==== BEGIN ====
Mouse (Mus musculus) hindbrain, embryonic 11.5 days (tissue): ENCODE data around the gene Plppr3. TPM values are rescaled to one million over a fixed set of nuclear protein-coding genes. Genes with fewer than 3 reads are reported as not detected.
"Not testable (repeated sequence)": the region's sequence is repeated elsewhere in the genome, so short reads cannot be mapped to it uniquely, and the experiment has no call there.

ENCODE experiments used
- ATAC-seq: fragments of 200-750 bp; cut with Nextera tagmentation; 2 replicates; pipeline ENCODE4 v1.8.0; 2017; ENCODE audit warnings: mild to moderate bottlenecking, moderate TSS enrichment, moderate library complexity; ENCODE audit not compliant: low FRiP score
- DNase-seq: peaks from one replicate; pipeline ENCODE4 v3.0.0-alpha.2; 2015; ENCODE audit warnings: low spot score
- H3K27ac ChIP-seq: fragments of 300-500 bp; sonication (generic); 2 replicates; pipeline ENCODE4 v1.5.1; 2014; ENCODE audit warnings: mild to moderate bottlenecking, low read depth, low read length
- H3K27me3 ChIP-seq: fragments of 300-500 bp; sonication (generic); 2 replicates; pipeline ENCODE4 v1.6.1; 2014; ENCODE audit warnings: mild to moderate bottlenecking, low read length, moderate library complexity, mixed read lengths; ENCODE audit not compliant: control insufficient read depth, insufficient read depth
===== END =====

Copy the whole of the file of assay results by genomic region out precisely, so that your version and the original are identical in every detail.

Mouse (Mus musculus) hindbrain, embryonic 11.5 days (tissue): ENCODE data around the gene Plppr3. TPM values are rescaled to one million over a fixed set of nuclear protein-coding genes. Genes with fewer than 3 reads are reported as not detected.
"Not testable (repeated sequence)": the region's sequence is repeated elsewhere in the genome, so short reads cannot be mapped to it uniquely, and the experiment has no call there.

ENCODE experiments used
- ATAC-seq: fragments of 200-750 bp; cut with Nextera tagmentation; 2 replicates; pipeline ENCODE4 v1.8.0; 2017; ENCODE audit warnings: mild to moderate bottlenecking, moderate TSS enrichment, moderate library complexity; ENCODE audit not compliant: low FRiP score
- DNase-seq: peaks from one replicate; pipeline ENCODE4 v3.0.0-alpha.2; 2015; ENCODE audit warnings: low spot score
- H3K27ac ChIP-seq: fragments of 300-500 bp; sonication (generic); 2 replicates; pipeline ENCODE4 v1.5.1; 2014; ENCODE audit warnings: mild to moderate bottlenecking, low read depth, low read length
- H3K27me3 ChIP-seq: fragments of 300-500 bp; sonication (generic); 2 replicates; pipeline ENCODE4 v1.6.1; 2014; ENCODE audit warnings: mild to moderate bottlenecking, low read length, moderate library complexity, mixed read lengths; ENCODE audit not compliant: control insufficient read depth, insufficient read depth